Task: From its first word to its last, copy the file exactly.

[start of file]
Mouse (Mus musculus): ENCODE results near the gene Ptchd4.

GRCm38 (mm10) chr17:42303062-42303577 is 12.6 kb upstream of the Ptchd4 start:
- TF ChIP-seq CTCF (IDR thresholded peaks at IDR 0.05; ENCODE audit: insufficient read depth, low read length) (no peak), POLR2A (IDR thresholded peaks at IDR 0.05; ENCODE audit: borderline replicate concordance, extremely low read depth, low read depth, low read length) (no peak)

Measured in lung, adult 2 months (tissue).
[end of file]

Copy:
Mouse (Mus musculus): ENCODE results near the gene Ptchd4.

GRCm38 (mm10) chr17:42303062-42303577 is 12.6 kb upstream of the Ptchd4 start:
- TF ChIP-seq CTCF (IDR thresholded peaks at IDR 0.05; ENCODE audit: insufficient read depth, low read length) (no peak), POLR2A (IDR thresholded peaks at IDR 0.05; ENCODE audit: borderline replicate concordance, extremely low read depth, low read depth, low read length) (no peak)

Measured in lung, adult 2 months (tissue).